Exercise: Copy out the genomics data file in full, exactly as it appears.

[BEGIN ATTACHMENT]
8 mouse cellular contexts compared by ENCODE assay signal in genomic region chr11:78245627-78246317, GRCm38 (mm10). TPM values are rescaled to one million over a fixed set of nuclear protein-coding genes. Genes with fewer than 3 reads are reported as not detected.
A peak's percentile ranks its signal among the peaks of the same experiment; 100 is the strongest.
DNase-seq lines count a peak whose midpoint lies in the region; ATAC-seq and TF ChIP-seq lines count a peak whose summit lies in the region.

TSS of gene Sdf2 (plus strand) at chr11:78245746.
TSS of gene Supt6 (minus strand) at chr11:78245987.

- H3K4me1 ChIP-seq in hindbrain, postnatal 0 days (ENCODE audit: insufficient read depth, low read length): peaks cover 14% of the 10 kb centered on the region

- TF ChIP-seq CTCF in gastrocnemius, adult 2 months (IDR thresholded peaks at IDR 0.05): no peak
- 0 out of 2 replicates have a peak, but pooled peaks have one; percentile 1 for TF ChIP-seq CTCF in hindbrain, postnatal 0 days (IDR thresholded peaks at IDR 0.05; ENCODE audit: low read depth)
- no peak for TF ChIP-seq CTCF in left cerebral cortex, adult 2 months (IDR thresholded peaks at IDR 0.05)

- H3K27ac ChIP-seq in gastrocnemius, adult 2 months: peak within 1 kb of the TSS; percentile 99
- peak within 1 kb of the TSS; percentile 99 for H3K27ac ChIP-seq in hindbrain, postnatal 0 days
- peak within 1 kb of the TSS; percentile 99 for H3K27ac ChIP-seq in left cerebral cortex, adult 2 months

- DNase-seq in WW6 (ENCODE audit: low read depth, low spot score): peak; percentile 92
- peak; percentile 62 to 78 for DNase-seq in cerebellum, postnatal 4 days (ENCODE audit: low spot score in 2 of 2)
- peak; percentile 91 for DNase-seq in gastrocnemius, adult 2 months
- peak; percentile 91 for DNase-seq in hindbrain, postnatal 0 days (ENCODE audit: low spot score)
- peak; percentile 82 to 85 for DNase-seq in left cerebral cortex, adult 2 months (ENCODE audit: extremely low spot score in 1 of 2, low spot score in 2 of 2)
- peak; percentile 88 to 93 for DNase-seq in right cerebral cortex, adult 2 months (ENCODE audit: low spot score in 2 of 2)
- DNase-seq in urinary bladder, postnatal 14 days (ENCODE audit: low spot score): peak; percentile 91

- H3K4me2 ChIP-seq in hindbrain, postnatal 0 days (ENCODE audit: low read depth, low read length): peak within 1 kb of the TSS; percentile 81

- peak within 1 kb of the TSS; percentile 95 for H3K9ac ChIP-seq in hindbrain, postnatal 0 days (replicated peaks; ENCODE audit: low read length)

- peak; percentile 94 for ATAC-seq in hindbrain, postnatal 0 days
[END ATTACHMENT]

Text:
8 mouse cellular contexts compared by ENCODE assay signal in genomic region chr11:78245627-78246317, GRCm38 (mm10). TPM values are rescaled to one million over a fixed set of nuclear protein-coding genes. Genes with fewer than 3 reads are reported as not detected.
A peak's percentile ranks its signal among the peaks of the same experiment; 100 is the strongest.
DNase-seq lines count a peak whose midpoint lies in the region; ATAC-seq and TF ChIP-seq lines count a peak whose summit lies in the region.

TSS of gene Sdf2 (plus strand) at chr11:78245746.
TSS of gene Supt6 (minus strand) at chr11:78245987.

- H3K4me1 ChIP-seq in hindbrain, postnatal 0 days (ENCODE audit: insufficient read depth, low read length): peaks cover 14% of the 10 kb centered on the region

- TF ChIP-seq CTCF in gastrocnemius, adult 2 months (IDR thresholded peaks at IDR 0.05): no peak
- 0 out of 2 replicates have a peak, but pooled peaks have one; percentile 1 for TF ChIP-seq CTCF in hindbrain, postnatal 0 days (IDR thresholded peaks at IDR 0.05; ENCODE audit: low read depth)
- no peak for TF ChIP-seq CTCF in left cerebral cortex, adult 2 months (IDR thresholded peaks at IDR 0.05)

- H3K27ac ChIP-seq in gastrocnemius, adult 2 months: peak within 1 kb of the TSS; percentile 99
- peak within 1 kb of the TSS; percentile 99 for H3K27ac ChIP-seq in hindbrain, postnatal 0 days
- peak within 1 kb of the TSS; percentile 99 for H3K27ac ChIP-seq in left cerebral cortex, adult 2 months

- DNase-seq in WW6 (ENCODE audit: low read depth, low spot score): peak; percentile 92
- peak; percentile 62 to 78 for DNase-seq in cerebellum, postnatal 4 days (ENCODE audit: low spot score in 2 of 2)
- peak; percentile 91 for DNase-seq in gastrocnemius, adult 2 months
- peak; percentile 91 for DNase-seq in hindbrain, postnatal 0 days (ENCODE audit: low spot score)
- peak; percentile 82 to 85 for DNase-seq in left cerebral cortex, adult 2 months (ENCODE audit: extremely low spot score in 1 of 2, low spot score in 2 of 2)
- peak; percentile 88 to 93 for DNase-seq in right cerebral cortex, adult 2 months (ENCODE audit: low spot score in 2 of 2)
- DNase-seq in urinary bladder, postnatal 14 days (ENCODE audit: low spot score): peak; percentile 91

- H3K4me2 ChIP-seq in hindbrain, postnatal 0 days (ENCODE audit: low read depth, low read length): peak within 1 kb of the TSS; percentile 81

- peak within 1 kb of the TSS; percentile 95 for H3K9ac ChIP-seq in hindbrain, postnatal 0 days (replicated peaks; ENCODE audit: low read length)

- peak; percentile 94 for ATAC-seq in hindbrain, postnatal 0 days